Off to Colonia

Colonia del Sacramento Travel Blog

 › entry 95 of 177 › view all entries
The old wharf which is now used by sporting boats and tourists.

Johnny dropped us at Tres Cruces this morning to catch our bus to Colonia, only about 2 hours north west of Montevideo.  Ignacio met us at the station to say goodbye, and then we headed off at 11.30am.  When we arrived at the hostel, which we´d booked a week before, the girl claimed not to have our booking but suddenly said it was all OK when I told her I´d kept all the emails confirming the booking and could show her if she wanted!  Went for a quick walk around town, got some groceries and then back to the room to plan our course of action.  Cooked spaghetti for dinner - kitchen here is basially one stove so would be hell in the busy summer time trying to get access to it.

The City Gate within the remains of the town wall.

3 June:
Spent today following the walking tour on the local info map.  None of the museums open until 11.15am, so had a coffee at Mercosur, one of the only cafes in town open in the morning.  Not all of the museums are open each day, so we had to make sure we went to the right ones!  You buy one ticket for U$50 which then gives you access to all of them, they just sign your entrance ticket when you go in.  First stop on our walk was the Porton de Campo, the old city gate next to the ruins of the drawbridge and city wall.  You can see the busy ferry port from the end of the wall.  Walked up to the Calle de los Suspiros with its cobblestones and early colonial houses, then up to the Portuguese Museumj on the Plaza Mayor.  The museum is in an 18th century stone house and is filled with replicas of early Portuguese furniture, decorative arts and uniforms.

Calle de los Suspiros, an old Portuguese street with original homes.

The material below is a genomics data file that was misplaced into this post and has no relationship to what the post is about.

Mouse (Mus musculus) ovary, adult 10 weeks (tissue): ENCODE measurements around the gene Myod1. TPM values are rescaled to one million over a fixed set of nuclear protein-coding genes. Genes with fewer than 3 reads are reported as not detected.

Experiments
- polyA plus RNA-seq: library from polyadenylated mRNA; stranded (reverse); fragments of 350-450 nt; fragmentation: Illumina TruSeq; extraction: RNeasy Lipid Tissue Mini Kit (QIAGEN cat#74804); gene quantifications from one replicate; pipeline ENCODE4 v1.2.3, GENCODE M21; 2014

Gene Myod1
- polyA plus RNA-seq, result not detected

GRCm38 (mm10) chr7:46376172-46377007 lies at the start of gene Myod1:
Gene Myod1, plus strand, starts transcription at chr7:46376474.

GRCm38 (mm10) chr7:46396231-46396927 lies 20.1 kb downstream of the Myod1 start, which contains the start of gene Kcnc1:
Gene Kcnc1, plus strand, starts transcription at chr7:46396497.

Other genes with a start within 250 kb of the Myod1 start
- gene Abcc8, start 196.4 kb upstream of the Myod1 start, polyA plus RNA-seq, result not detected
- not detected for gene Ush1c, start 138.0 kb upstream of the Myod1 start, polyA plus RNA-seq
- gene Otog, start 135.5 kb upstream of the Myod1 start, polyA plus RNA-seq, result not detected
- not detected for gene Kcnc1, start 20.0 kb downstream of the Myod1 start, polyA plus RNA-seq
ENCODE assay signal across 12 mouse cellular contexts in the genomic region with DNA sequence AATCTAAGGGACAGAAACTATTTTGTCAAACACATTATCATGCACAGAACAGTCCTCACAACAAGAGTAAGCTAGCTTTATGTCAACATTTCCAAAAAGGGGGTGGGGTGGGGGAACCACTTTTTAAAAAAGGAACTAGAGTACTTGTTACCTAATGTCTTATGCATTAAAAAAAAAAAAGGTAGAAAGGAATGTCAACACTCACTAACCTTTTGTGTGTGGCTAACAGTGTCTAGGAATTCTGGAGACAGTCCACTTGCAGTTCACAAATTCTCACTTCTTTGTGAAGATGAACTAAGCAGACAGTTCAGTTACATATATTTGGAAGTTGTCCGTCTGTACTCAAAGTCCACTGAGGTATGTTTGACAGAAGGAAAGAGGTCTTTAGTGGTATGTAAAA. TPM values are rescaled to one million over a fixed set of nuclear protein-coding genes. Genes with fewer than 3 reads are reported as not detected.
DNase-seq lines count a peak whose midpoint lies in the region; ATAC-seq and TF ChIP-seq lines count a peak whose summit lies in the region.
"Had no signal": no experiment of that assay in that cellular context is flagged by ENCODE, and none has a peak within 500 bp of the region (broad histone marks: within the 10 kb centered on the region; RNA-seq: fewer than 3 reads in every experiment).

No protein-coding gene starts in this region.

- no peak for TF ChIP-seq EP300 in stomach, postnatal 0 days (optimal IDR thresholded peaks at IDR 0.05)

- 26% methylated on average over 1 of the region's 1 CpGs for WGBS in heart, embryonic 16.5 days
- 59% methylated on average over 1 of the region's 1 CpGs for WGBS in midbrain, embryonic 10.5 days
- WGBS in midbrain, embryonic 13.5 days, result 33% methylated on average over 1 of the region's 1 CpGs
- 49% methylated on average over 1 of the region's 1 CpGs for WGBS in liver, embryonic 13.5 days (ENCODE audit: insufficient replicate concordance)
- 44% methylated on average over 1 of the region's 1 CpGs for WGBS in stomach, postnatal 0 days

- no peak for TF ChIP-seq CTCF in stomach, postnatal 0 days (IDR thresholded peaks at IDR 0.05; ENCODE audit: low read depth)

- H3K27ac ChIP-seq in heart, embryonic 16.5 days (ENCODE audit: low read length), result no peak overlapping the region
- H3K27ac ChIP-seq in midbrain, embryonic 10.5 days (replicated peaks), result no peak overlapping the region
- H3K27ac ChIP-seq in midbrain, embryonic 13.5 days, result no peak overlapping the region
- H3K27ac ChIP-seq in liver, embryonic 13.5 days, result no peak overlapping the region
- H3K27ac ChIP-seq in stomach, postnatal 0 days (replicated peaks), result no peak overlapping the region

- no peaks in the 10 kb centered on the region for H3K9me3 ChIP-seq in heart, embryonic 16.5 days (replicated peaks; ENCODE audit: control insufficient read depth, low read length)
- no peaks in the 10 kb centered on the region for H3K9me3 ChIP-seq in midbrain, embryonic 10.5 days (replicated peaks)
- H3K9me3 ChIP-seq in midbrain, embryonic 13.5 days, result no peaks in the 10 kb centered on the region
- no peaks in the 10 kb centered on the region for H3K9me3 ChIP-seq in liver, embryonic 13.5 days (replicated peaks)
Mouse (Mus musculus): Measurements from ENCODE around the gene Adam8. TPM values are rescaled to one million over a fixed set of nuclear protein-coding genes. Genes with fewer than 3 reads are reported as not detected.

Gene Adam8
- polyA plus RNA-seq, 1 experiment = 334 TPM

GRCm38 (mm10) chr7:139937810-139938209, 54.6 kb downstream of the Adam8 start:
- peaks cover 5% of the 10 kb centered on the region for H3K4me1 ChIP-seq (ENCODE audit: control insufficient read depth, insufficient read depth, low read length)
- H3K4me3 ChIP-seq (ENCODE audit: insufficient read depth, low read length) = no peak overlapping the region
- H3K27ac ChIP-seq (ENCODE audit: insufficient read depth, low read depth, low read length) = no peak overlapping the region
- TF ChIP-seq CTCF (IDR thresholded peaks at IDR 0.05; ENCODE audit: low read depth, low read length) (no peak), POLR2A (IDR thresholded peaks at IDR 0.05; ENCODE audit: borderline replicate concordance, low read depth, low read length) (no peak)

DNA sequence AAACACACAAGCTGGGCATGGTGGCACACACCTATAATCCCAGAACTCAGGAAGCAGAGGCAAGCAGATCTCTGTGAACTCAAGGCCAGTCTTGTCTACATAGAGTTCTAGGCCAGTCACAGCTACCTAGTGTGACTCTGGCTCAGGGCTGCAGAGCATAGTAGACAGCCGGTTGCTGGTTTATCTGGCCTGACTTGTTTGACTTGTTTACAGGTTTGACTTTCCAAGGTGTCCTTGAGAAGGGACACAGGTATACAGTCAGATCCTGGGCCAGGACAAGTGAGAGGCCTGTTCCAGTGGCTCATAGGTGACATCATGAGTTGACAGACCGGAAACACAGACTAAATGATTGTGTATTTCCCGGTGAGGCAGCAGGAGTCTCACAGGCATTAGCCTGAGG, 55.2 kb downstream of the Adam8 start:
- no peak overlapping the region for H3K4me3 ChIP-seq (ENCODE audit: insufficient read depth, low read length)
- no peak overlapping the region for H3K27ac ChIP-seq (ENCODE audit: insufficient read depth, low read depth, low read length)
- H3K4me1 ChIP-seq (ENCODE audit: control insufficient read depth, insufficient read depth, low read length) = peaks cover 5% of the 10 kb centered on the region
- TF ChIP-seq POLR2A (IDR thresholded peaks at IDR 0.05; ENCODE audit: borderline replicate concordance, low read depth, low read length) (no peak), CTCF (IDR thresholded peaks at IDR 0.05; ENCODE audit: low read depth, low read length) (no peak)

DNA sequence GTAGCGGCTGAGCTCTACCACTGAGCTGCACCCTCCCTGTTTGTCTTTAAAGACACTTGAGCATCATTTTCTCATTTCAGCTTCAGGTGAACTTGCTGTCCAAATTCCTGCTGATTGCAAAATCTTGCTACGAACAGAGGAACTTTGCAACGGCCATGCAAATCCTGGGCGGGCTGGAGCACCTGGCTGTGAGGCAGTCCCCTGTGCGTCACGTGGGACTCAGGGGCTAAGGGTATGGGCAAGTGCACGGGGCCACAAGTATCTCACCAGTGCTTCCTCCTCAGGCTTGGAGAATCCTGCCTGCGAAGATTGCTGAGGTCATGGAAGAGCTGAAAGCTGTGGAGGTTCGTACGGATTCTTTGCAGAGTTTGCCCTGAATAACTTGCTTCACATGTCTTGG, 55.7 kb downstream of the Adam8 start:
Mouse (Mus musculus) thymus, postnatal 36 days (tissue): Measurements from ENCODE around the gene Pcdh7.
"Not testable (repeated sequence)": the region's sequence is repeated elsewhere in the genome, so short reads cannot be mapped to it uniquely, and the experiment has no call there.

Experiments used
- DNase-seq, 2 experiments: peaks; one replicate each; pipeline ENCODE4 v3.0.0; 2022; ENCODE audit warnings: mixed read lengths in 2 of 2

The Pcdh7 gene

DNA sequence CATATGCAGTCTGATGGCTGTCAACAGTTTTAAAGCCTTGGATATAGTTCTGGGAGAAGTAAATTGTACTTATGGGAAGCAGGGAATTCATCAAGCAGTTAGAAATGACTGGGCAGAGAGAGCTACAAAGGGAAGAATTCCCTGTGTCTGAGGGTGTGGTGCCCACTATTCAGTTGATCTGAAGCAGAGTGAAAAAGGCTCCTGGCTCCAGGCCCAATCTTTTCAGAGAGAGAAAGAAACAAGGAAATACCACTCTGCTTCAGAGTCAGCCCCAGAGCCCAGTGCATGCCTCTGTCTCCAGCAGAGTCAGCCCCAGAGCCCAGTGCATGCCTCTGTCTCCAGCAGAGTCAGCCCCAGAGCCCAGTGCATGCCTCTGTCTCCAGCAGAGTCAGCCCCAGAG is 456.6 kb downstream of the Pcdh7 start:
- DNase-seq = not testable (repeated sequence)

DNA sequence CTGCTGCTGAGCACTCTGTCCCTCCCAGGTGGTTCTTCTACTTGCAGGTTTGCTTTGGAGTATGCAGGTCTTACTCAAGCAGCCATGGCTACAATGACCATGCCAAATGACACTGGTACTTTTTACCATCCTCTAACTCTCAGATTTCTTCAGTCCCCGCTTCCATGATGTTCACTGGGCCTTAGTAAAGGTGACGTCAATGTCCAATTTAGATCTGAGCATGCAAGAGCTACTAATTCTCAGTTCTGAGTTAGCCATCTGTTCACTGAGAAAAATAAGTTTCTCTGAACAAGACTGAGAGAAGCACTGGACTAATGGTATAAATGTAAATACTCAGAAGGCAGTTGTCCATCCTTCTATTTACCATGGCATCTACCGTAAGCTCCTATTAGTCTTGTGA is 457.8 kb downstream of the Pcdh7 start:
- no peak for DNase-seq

From what we could tell, nothing is original in this musuem, it is all replicas.  Further along the Plaza we saw the remains of the San Francisco Convent, which was built in 1694 and burnt down about 10 years later.  The lighthouse is built right at the edge of the convent, but was closed when we went by.  The Tile Museum is just around the corner, and has three rooms housing a very small collection of tiles from the early 19th century, including the first tiles made in Uruguay.  The building housing the museum dates from the 1750s.  A few steps up the street took us to the Regional Archive, once again only two rooms.  The main room contains finds from the excavation of the Governors´ Residence and the second a few paintings and lots of books you cannot touch.  After lunch, we walked towards the old port and visited the Indigenous Musuem, up steep steps into a freezing cold couple of rooms containing lots of stones used by the local indigenous groups.  Walked back around to the Basilica of the Holy Sacrament, a very simple church of thick Portuguese walls with refreshingly little decoration.  We finished our day at the 1866 wharf, which has been restored and is now used by sport boats.

Join TravBuddy to leave comments, meet new friends and share travel tips!
The old wharf which is now used by…
The old wharf which is now used b…
The City Gate within the remains o…
The City Gate within the remains …
Calle de los Suspiros, an old Port…
Calle de los Suspiros, an old Por…
The lighthouse and remains of the …
The lighthouse and remains of the…